And whereas by an Act of Parliament passed in the First Year of the Reign of His late Majesty, intituled, An Act for encouraging of Superiors, Vassals, Landlords, and Tenants in Scotland, who do or shall continue in their Duty and Loyalty to His Majesty King George; and for discouraging all Superiors, Vassals, Landlords, and Tenants there, who have been, or shall be guilty of Rebellious Practices against His said Majesty; and for making void all fraudulent Entails, Tailzies, and Conveyances made there, for barring or excluding the Effect of Forfeitures that may have been, or shall be incurred there on any such Account; and also for calling any suspected Person or Persons, whose Estates or Principal Residence are in Scotland, to appear at Edinburgh, or where it shall be judged expedient to find Bail for their good Behaviour; and for the better disarming dissaffected Persons in Scotland; it is amongst other Things enacted, That all and every Tenant and Tenants in Scotland, who should continue peaceable, and in dutiful Allegiance to His Majesty, His Heirs, and Successors, bruicking and occupying any Lands, Milns, Mines, Woods, Fishings, or Tenements, as Tenant or Tenants, Taxman or Taxmen, from and under any Person guilty of any of the High Treasons in the said Act mentioned, should, and they were thereby ordained to bruick and occupy all and every such Lands, Mines, Milns, Woods, Fishings, and Tenements, for the Space of Two Years, or Crops, to be accounted from and after the Attainder of such Person, freely without Payment of any Rent, Duty, or Service, for the said Two Years or Crops; and that if any Subject of Great Britain, holding Lands or Tenements, of a Subject superior in Scotland, had been, or should be guilty of the High Treason or Treasons in the said Act mentioned, the Lands or Tenements of every such Offender, held of any Subject superior in Scotland, should recognosce and return into the Hands of the Superior, and the Property should be, and was thereby consolidated, with the Superiority in the same Manner, as if the same Lands or Tenements had been by the Vassal resigned into the Hands of his Superior, ad perpetuam Remanentiam; and in case any Tenant or Tenants, Taxman or Taxmen, bruicking and occupying any Lands, Mines, Milns, Woods, Fishings, or Tenements, being guilty such High Treason or Treasons as aforesaid, and should be thereof duly convicted, and attainted, the Title by which all and every such Tenant or Tenants, Taxman or Taxmen, did bruick or occupy as aforesaid, should cease and become void, and the Lands, Mines, Milns, Woods, Fishings, and Tenements so bruicked or occupied, together with the single and Life-Rent Escheat of such Tenant or Tenants, Taxman or Taxmen, should return to and be enjoyed and possessed by the Person or Persons from or under whom such Title was derived respectively, who should continue peaceable and dutiful to His Majesty, His Heirs, and Successors: And it is by the said last recited Act further enacted, That no Person or Persons who might reap or have any Benefit or Advantage by the Attainder, Conviction, or Forfeitures of any Person or Persons by virtue of the same Act, should be capable of being a Witness or Witnesses against any Person or Persons by whose Attainder, Conviction, or Forfeitures, any Benefit should or might accrue to such Witness or Witnesses: and whereas the said Act was made on the Occasion of the unnatural Rebellion which broke out in this Kingdom in the Year of our Lord One thousand seven hundred and fifteen, but a Doubt hath been conceived whether the Clauses herein before recited, or some Part thereof, do still continue in Force, or not; and in case the same should be adjudged so to be, great Inconveniencies might insue therefrom for the future; be it therefore enacted by the Authority aforesaid, That so much of the said Act as is before recited be, and the same is hereby, from and after the Twenty ninth Day of September, One thousand seven hundred and forty eight, repealed, and declared to be no longer in Force.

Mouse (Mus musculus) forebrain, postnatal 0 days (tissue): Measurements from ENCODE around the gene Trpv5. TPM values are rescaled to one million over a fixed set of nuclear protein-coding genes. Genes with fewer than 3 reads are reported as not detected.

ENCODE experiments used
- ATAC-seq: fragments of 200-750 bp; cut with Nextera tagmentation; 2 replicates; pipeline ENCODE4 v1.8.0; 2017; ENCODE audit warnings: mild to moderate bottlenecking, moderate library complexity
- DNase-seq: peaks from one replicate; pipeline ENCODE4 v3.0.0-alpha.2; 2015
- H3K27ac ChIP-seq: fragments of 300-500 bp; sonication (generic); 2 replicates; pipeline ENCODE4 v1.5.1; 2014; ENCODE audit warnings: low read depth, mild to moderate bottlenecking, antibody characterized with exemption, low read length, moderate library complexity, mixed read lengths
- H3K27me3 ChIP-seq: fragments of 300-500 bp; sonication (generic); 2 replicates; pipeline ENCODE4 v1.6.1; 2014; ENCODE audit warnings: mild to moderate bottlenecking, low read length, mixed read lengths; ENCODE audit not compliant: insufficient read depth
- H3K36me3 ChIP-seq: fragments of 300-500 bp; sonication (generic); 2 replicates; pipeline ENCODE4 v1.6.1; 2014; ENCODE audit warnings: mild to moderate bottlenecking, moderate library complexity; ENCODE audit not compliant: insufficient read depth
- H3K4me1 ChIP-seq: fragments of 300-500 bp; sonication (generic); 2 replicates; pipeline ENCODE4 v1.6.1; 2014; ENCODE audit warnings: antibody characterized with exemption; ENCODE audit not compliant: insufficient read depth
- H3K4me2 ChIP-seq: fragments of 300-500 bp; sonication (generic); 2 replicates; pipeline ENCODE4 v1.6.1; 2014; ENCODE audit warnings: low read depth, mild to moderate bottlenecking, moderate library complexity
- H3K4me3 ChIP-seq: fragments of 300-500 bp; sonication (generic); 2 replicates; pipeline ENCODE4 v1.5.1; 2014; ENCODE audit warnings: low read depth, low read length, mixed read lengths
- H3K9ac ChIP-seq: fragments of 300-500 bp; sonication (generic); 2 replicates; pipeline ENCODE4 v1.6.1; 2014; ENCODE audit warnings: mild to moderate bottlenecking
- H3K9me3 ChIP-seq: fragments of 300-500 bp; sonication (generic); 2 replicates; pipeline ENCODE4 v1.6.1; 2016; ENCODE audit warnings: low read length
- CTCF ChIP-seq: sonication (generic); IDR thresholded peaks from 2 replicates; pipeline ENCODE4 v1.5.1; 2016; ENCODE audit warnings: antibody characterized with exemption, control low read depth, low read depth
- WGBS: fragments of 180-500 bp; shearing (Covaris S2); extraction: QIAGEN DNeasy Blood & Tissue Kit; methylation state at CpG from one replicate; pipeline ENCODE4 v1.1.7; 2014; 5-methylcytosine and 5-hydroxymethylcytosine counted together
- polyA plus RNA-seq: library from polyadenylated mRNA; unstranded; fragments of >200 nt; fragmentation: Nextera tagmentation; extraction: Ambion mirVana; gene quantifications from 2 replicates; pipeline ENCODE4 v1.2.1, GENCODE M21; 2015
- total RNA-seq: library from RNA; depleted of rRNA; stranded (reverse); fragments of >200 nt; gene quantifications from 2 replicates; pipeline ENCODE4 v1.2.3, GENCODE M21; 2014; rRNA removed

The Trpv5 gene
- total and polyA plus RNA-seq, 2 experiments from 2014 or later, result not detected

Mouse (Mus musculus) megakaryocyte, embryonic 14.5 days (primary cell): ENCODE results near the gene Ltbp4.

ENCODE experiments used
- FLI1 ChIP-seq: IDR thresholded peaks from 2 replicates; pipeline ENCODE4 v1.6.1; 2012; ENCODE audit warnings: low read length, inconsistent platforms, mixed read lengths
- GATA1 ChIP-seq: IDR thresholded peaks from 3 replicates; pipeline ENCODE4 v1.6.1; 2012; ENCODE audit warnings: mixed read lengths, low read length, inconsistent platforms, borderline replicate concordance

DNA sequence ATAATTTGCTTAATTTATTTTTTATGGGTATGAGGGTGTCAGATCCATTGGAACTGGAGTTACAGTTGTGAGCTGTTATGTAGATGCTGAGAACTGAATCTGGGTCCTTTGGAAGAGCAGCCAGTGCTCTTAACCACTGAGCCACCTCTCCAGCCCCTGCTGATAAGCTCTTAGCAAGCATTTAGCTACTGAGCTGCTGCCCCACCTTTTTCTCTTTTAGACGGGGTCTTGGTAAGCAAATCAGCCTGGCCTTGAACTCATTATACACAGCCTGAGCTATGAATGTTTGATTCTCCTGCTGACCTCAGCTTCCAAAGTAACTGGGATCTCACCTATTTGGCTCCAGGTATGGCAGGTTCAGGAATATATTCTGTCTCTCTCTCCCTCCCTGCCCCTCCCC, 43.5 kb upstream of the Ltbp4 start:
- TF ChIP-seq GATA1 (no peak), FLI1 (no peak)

Provided always, That nothing in this Clause contained shall extend, or be construed to extend, to prejudice or affect the Right, Title, or Interest of the King’s most Excellent Majesty, or of any other Person or Persons, vested or accrued by virtue or means of any Matter or Thing whatsoever, happened or done at any Time before the said Twenty ninth day of September.
Provided also, That nothing herein contained shall be construed to extend or enure, to declare or determine the Clauses herein before recited, or any Part thereof, to be or continue in Force till the said Twenty ninth Day of September; but such Exposition and Construction of the said recited Clauses, and every Part thereof, shall be made, as to any Matter or Thing happening before the said Twenty ninth Day of September, as would and ought to have been made in case this Act had never been passed.
– George II., 21st Year, Chapter 26, 1747.
Previous to the year 1767, when the Jamaica Street bridge was commenced to be erected,1 and before the weir had been formed to protect its foundations, the river was navigable for small craft up to Rutherglen, where there was a small landing quay.
– Old Glasgow, pp.248-266.